The Adrenaline Route
With so many towering mountains and granite cliffs, of course the Grand Tetons would be a place for mountain climbing and rappelling junkies to flock to. If you like the thrill of hanging off the side of the mountain with nothing holding you from a certain death than a thin rope, then the Tetons are for you. There are dozens of places to go climbing and mountaineering, but you´ll need to check in with the visitor´s center to see which places are currently open to climbers.
The Solitary Route
Lastly, the Tetons also offer a great opportunity to camp out in the backcountry. You would be hard pressed to find a place with more spectacular night sky views than from the summit of the Grand Teton or any of the other massive, craggy peaks you can explore.
You will need a permit to explore the back country of the Tetons, and a bear canister is probably a good idea as well. But if you´re up for the challenge, there are few places on earth where you can feel more lost in the wildness of the natural world than at Grand Teton National Park. You can check out all of your backcountry options at the Grand Tetons here.
The Road Less Traveled: State Parks and Others in Wyoming
Like we said at the beginning of this article, Yellowstone and the Grand Tetons certainly have a lot to offer. You could theoretically spend a month at each place and still not even scratch the surface of different things to do. But as human beings, our attention spans or short and our continued need for adventure and new horizons is always a temptation.
Fortunately, the great state of Wyoming has several beautiful state parks and other natural areas in close proximity to both of the Wyoming National Parks. A change of scenery never hurt anyone, and though not nearly as famous as the Yellowstone or the Tetons, the following state parks are definitely worth exploring.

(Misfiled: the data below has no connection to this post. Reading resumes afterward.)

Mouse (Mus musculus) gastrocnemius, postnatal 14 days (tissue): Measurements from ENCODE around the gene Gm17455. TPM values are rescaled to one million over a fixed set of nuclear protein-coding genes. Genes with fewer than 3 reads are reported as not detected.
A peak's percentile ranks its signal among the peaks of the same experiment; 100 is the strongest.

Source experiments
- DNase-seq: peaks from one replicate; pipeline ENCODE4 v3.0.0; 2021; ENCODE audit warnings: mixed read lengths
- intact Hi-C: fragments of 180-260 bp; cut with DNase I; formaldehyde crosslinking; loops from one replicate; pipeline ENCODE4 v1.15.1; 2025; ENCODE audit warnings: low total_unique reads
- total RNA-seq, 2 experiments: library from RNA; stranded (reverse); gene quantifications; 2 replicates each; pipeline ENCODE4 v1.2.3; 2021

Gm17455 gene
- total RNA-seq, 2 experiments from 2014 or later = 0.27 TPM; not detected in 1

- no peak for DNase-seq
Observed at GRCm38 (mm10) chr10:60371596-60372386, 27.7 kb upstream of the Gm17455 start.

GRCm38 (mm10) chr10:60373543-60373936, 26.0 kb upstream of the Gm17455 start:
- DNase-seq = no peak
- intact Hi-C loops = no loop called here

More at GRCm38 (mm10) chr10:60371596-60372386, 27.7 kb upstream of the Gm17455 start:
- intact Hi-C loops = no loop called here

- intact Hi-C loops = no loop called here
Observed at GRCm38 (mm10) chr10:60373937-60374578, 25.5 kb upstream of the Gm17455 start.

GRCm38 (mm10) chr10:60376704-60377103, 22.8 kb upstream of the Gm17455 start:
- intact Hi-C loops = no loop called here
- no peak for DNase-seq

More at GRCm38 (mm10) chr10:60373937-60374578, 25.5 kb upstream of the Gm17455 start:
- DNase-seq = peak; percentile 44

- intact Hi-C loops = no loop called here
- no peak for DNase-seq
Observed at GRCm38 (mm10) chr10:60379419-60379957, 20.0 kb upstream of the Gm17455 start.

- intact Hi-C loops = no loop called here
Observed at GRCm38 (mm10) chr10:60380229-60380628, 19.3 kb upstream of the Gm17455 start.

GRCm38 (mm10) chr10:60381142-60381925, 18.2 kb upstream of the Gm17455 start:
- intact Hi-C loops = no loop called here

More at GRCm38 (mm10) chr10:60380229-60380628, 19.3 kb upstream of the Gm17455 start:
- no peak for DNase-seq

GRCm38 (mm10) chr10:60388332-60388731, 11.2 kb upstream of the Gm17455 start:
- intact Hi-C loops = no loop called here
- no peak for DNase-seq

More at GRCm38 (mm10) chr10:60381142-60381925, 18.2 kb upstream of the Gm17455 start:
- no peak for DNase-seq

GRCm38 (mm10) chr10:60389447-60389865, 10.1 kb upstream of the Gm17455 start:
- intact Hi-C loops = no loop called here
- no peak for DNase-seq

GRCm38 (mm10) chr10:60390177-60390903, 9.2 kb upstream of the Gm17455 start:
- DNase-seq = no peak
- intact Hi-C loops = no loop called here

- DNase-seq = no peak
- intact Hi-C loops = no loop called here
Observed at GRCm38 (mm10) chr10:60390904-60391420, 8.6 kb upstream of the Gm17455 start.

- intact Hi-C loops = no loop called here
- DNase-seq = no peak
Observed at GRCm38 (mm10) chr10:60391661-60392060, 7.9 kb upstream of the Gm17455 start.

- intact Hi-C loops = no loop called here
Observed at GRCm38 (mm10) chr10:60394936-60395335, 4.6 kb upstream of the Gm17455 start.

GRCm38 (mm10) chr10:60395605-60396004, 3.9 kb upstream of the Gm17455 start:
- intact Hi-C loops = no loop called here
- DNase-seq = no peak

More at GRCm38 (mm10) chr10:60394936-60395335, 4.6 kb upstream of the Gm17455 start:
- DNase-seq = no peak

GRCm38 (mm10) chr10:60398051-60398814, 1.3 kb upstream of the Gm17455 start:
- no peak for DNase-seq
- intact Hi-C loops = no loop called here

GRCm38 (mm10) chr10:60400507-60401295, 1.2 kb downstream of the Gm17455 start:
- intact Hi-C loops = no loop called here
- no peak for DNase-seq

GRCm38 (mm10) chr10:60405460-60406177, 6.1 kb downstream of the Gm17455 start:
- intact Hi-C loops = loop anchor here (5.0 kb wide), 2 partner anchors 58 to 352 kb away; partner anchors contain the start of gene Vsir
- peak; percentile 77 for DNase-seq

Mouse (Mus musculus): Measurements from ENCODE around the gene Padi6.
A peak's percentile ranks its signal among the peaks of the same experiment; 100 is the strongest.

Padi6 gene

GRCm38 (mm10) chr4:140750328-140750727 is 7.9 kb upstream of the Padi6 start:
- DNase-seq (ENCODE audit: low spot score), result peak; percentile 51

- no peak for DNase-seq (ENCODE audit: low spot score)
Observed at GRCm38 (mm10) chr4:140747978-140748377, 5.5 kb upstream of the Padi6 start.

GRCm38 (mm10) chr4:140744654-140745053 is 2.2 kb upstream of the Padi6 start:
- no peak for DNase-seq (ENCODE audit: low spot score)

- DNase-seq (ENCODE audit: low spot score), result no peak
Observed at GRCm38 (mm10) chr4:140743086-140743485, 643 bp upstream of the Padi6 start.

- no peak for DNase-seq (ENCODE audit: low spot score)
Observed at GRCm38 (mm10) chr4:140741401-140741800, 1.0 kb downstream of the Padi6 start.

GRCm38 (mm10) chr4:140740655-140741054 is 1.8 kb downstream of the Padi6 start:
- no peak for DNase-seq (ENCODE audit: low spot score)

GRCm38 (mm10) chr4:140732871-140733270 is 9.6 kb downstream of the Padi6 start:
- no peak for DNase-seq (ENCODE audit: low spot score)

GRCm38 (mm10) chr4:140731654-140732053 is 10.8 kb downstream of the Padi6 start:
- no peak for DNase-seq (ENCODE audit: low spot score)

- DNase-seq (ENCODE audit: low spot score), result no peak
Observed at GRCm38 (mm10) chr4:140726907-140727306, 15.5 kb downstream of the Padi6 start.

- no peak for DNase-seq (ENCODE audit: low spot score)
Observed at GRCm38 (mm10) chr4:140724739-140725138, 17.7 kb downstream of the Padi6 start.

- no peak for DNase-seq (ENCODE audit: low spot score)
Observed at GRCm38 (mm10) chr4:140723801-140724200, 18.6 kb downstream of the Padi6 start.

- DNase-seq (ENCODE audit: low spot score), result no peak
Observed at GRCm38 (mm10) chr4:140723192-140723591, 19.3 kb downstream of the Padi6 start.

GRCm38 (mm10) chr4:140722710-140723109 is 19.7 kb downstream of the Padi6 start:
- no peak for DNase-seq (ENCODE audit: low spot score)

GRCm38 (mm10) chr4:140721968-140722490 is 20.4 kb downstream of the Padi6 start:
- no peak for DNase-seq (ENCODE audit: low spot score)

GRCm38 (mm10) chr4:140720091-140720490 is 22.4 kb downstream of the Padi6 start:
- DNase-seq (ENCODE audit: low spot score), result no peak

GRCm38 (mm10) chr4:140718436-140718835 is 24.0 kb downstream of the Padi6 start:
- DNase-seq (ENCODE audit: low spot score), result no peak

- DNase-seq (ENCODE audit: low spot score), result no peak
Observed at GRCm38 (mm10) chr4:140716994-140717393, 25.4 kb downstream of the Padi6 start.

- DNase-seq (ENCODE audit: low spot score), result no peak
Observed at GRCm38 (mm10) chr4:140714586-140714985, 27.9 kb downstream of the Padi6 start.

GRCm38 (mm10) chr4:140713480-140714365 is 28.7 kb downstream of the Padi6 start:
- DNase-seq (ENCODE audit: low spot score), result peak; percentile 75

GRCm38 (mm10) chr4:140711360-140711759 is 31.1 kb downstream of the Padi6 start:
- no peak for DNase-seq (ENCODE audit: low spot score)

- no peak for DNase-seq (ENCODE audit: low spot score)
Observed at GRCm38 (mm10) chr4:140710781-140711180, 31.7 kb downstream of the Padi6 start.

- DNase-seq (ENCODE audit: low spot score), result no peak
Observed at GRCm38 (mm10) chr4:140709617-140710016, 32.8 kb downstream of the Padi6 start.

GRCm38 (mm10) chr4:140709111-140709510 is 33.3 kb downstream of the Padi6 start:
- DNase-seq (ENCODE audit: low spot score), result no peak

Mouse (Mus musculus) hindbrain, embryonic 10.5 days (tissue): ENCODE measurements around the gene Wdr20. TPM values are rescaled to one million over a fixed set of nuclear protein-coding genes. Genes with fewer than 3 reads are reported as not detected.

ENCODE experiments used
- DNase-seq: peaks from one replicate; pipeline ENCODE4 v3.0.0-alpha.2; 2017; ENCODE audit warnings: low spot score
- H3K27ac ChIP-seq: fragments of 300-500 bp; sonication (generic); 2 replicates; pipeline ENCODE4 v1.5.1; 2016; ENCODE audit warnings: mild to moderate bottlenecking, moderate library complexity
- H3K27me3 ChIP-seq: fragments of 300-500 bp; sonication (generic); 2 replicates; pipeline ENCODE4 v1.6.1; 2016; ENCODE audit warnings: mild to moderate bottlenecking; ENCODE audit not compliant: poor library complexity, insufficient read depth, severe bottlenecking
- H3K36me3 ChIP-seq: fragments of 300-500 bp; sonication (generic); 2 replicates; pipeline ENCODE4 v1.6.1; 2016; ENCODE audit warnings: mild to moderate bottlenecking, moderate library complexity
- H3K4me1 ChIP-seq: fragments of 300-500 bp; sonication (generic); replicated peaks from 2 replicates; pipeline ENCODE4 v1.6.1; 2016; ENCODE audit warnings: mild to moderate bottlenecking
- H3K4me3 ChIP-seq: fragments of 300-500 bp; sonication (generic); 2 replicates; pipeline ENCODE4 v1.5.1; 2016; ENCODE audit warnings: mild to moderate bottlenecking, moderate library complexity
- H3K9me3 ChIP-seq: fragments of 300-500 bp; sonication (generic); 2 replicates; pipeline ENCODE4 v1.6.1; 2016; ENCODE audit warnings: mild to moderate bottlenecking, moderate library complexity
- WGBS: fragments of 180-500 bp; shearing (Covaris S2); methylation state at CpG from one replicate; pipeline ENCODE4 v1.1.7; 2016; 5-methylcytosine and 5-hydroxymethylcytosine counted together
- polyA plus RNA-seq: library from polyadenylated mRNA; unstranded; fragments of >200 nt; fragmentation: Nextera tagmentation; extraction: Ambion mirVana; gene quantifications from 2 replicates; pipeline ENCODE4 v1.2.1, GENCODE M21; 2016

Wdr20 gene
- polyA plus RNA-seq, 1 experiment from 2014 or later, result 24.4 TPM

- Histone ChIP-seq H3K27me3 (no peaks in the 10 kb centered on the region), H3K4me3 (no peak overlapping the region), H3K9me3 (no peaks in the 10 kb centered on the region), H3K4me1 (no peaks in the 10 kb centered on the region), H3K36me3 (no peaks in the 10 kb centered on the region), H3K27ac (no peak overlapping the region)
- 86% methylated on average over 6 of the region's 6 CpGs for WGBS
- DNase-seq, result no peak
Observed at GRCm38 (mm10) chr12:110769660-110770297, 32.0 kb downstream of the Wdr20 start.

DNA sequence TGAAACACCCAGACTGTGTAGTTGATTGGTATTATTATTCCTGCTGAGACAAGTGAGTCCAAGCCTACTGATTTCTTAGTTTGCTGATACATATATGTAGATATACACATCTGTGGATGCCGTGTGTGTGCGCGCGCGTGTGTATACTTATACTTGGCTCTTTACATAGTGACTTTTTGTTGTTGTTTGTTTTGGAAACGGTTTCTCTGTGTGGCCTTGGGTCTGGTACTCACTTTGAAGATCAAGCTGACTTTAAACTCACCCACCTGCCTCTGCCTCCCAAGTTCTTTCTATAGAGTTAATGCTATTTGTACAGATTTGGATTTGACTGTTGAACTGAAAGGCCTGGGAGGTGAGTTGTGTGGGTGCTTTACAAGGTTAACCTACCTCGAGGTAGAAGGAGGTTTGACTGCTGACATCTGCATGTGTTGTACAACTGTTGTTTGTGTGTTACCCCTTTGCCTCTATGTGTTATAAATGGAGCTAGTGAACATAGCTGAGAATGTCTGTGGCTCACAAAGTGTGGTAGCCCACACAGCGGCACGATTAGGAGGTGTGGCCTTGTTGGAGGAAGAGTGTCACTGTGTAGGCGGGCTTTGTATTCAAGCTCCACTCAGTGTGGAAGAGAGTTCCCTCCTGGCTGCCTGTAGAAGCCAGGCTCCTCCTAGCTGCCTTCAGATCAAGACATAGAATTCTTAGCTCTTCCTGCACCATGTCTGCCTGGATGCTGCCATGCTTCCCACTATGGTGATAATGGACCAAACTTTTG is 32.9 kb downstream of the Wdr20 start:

Bear River State Park
Just outside of Salt Lake City, Bear River State Park offers a quick nature getaway for urban dwellers. After several days braving the backcountry of Yellowstone or the Grand Tetons, this park offers much more civilization. The paved and gravel trails are great for biking or rollerblading and you can even catch a glimpse of some bison and elk that roam the park.
Buffalo Bill State Park
Near the border with Montana, Buffalo Bill State Park is another great spot nearby Yellowstone where you can enjoy the mountain vistas of the Absaroka Mountains and some great fishing along the nearby reservoir. If you didn´t have much luck catching anything at Yellowstone Lake the Buffalo Bill Reservoir is a good second option.
Sinks Canyon State Park
This state park features a pristine mountain river named the Popo Agie. While the river is an attraction in itself, the real prize here is the mysterious “disappearance” of the river as it sinks into a large cavern only to miraculously reappear as a beautiful, crystal clear pool a half mile down the canyon. While you can´t fish at this pool, there aren´t many other places in the world for a more refreshing swim.
Bighorn National Forest
This beautiful area often gets overlooked because it is “only” a national forest. Nonetheless, the forest ecosystem here is incredible diverse with alpine meadows, towering mountains, and glacier carved valleys, and so much more. There are a couple of great campgrounds to stay at, and the area has several miles of quality hiking and backpacking trails.
Planning Your Escape to Wyoming
There is no shortage of adventure in Wyoming. While many vacationers make the obligatory stops at Yellowstone and the Grand Tetons, there is so much more to see and explore. We hope that this brief guide peaks your interest to explore the endless wonders that Wyoming offers.